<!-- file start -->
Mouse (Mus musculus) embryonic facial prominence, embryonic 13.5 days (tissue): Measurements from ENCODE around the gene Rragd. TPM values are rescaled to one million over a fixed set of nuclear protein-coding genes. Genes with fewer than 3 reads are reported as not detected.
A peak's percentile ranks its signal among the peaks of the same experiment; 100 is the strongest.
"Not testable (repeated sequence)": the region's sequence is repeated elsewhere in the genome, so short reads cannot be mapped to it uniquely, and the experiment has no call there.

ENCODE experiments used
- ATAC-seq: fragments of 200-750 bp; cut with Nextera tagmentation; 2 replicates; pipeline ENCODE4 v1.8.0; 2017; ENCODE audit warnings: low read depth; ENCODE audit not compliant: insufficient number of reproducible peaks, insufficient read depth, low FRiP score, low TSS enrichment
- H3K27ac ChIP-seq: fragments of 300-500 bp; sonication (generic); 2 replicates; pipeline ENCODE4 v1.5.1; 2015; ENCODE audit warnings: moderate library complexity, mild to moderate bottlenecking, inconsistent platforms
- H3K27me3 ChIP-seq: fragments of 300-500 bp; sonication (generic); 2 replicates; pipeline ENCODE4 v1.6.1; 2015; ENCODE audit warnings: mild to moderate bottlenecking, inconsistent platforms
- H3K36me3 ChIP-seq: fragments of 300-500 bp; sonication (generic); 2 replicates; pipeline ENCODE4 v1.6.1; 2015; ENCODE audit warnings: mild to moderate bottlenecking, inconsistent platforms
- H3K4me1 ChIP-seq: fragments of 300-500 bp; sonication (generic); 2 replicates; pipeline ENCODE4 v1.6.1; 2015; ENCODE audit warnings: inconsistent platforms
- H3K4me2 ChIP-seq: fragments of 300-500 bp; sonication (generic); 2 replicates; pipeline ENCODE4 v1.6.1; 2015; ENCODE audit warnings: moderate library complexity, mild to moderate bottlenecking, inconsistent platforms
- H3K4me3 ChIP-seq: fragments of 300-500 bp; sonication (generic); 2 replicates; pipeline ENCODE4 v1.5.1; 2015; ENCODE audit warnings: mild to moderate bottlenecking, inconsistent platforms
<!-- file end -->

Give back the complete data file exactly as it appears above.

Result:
Mouse (Mus musculus) embryonic facial prominence, embryonic 13.5 days (tissue): Measurements from ENCODE around the gene Rragd. TPM values are rescaled to one million over a fixed set of nuclear protein-coding genes. Genes with fewer than 3 reads are reported as not detected.
A peak's percentile ranks its signal among the peaks of the same experiment; 100 is the strongest.
"Not testable (repeated sequence)": the region's sequence is repeated elsewhere in the genome, so short reads cannot be mapped to it uniquely, and the experiment has no call there.

ENCODE experiments used
- ATAC-seq: fragments of 200-750 bp; cut with Nextera tagmentation; 2 replicates; pipeline ENCODE4 v1.8.0; 2017; ENCODE audit warnings: low read depth; ENCODE audit not compliant: insufficient number of reproducible peaks, insufficient read depth, low FRiP score, low TSS enrichment
- H3K27ac ChIP-seq: fragments of 300-500 bp; sonication (generic); 2 replicates; pipeline ENCODE4 v1.5.1; 2015; ENCODE audit warnings: moderate library complexity, mild to moderate bottlenecking, inconsistent platforms
- H3K27me3 ChIP-seq: fragments of 300-500 bp; sonication (generic); 2 replicates; pipeline ENCODE4 v1.6.1; 2015; ENCODE audit warnings: mild to moderate bottlenecking, inconsistent platforms
- H3K36me3 ChIP-seq: fragments of 300-500 bp; sonication (generic); 2 replicates; pipeline ENCODE4 v1.6.1; 2015; ENCODE audit warnings: mild to moderate bottlenecking, inconsistent platforms
- H3K4me1 ChIP-seq: fragments of 300-500 bp; sonication (generic); 2 replicates; pipeline ENCODE4 v1.6.1; 2015; ENCODE audit warnings: inconsistent platforms
- H3K4me2 ChIP-seq: fragments of 300-500 bp; sonication (generic); 2 replicates; pipeline ENCODE4 v1.6.1; 2015; ENCODE audit warnings: moderate library complexity, mild to moderate bottlenecking, inconsistent platforms
- H3K4me3 ChIP-seq: fragments of 300-500 bp; sonication (generic); 2 replicates; pipeline ENCODE4 v1.5.1; 2015; ENCODE audit warnings: mild to moderate bottlenecking, inconsistent platforms